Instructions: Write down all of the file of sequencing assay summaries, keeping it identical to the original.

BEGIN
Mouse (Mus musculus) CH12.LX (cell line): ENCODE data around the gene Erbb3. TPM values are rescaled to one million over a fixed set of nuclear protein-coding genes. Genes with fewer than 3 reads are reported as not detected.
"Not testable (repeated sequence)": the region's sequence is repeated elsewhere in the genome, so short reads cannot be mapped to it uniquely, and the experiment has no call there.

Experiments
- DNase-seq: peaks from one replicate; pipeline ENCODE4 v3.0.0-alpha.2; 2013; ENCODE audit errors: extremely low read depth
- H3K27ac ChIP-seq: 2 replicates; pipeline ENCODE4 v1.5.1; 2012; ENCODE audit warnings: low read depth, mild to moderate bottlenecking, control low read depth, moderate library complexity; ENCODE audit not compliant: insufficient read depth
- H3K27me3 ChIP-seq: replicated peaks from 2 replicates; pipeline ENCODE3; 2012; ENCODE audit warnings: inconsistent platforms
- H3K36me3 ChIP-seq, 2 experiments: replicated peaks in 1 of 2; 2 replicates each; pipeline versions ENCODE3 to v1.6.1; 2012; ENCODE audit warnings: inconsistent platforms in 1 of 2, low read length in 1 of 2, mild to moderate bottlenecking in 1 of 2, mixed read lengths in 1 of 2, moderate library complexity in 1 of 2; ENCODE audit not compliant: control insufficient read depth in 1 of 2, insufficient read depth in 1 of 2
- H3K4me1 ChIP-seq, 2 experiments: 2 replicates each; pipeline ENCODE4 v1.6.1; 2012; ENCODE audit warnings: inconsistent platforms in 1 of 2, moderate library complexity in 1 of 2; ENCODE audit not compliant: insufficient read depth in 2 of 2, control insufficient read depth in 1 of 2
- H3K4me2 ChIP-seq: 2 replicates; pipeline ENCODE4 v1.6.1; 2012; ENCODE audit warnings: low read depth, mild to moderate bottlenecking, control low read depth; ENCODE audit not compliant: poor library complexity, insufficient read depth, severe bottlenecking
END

Mouse (Mus musculus) CH12.LX (cell line): ENCODE data around the gene Erbb3. TPM values are rescaled to one million over a fixed set of nuclear protein-coding genes. Genes with fewer than 3 reads are reported as not detected.
"Not testable (repeated sequence)": the region's sequence is repeated elsewhere in the genome, so short reads cannot be mapped to it uniquely, and the experiment has no call there.

Experiments
- DNase-seq: peaks from one replicate; pipeline ENCODE4 v3.0.0-alpha.2; 2013; ENCODE audit errors: extremely low read depth
- H3K27ac ChIP-seq: 2 replicates; pipeline ENCODE4 v1.5.1; 2012; ENCODE audit warnings: low read depth, mild to moderate bottlenecking, control low read depth, moderate library complexity; ENCODE audit not compliant: insufficient read depth
- H3K27me3 ChIP-seq: replicated peaks from 2 replicates; pipeline ENCODE3; 2012; ENCODE audit warnings: inconsistent platforms
- H3K36me3 ChIP-seq, 2 experiments: replicated peaks in 1 of 2; 2 replicates each; pipeline versions ENCODE3 to v1.6.1; 2012; ENCODE audit warnings: inconsistent platforms in 1 of 2, low read length in 1 of 2, mild to moderate bottlenecking in 1 of 2, mixed read lengths in 1 of 2, moderate library complexity in 1 of 2; ENCODE audit not compliant: control insufficient read depth in 1 of 2, insufficient read depth in 1 of 2
- H3K4me1 ChIP-seq, 2 experiments: 2 replicates each; pipeline ENCODE4 v1.6.1; 2012; ENCODE audit warnings: inconsistent platforms in 1 of 2, moderate library complexity in 1 of 2; ENCODE audit not compliant: insufficient read depth in 2 of 2, control insufficient read depth in 1 of 2
- H3K4me2 ChIP-seq: 2 replicates; pipeline ENCODE4 v1.6.1; 2012; ENCODE audit warnings: low read depth, mild to moderate bottlenecking, control low read depth; ENCODE audit not compliant: poor library complexity, insufficient read depth, severe bottlenecking